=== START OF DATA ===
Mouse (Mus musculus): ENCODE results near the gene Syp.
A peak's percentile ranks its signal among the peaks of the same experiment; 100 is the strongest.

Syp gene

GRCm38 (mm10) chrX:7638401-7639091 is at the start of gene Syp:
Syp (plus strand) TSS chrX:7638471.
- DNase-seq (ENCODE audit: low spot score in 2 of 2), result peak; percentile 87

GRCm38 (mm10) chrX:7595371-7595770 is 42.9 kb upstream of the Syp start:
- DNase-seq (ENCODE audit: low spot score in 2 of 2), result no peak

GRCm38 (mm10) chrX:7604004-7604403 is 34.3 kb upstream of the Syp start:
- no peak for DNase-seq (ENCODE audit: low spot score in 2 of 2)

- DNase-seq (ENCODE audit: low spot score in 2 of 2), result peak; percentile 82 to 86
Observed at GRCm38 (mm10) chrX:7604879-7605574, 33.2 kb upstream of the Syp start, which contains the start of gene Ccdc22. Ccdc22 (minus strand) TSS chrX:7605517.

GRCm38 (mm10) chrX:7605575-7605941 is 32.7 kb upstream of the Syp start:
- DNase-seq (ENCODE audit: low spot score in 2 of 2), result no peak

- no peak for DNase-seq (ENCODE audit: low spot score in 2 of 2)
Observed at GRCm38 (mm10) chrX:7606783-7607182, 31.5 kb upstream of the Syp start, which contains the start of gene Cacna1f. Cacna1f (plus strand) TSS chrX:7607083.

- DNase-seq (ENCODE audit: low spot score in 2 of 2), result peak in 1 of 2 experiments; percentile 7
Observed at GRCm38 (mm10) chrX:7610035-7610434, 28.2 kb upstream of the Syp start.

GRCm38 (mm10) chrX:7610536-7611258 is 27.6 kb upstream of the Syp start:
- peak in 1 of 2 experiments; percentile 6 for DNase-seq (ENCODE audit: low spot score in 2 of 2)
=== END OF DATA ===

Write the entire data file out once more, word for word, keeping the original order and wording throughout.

Mouse (Mus musculus): ENCODE results near the gene Syp.
A peak's percentile ranks its signal among the peaks of the same experiment; 100 is the strongest.

Syp gene

GRCm38 (mm10) chrX:7638401-7639091 is at the start of gene Syp:
Syp (plus strand) TSS chrX:7638471.
- DNase-seq (ENCODE audit: low spot score in 2 of 2), result peak; percentile 87

GRCm38 (mm10) chrX:7595371-7595770 is 42.9 kb upstream of the Syp start:
- DNase-seq (ENCODE audit: low spot score in 2 of 2), result no peak

GRCm38 (mm10) chrX:7604004-7604403 is 34.3 kb upstream of the Syp start:
- no peak for DNase-seq (ENCODE audit: low spot score in 2 of 2)

- DNase-seq (ENCODE audit: low spot score in 2 of 2), result peak; percentile 82 to 86
Observed at GRCm38 (mm10) chrX:7604879-7605574, 33.2 kb upstream of the Syp start, which contains the start of gene Ccdc22. Ccdc22 (minus strand) TSS chrX:7605517.

GRCm38 (mm10) chrX:7605575-7605941 is 32.7 kb upstream of the Syp start:
- DNase-seq (ENCODE audit: low spot score in 2 of 2), result no peak

- no peak for DNase-seq (ENCODE audit: low spot score in 2 of 2)
Observed at GRCm38 (mm10) chrX:7606783-7607182, 31.5 kb upstream of the Syp start, which contains the start of gene Cacna1f. Cacna1f (plus strand) TSS chrX:7607083.

- DNase-seq (ENCODE audit: low spot score in 2 of 2), result peak in 1 of 2 experiments; percentile 7
Observed at GRCm38 (mm10) chrX:7610035-7610434, 28.2 kb upstream of the Syp start.

GRCm38 (mm10) chrX:7610536-7611258 is 27.6 kb upstream of the Syp start:
- peak in 1 of 2 experiments; percentile 6 for DNase-seq (ENCODE audit: low spot score in 2 of 2)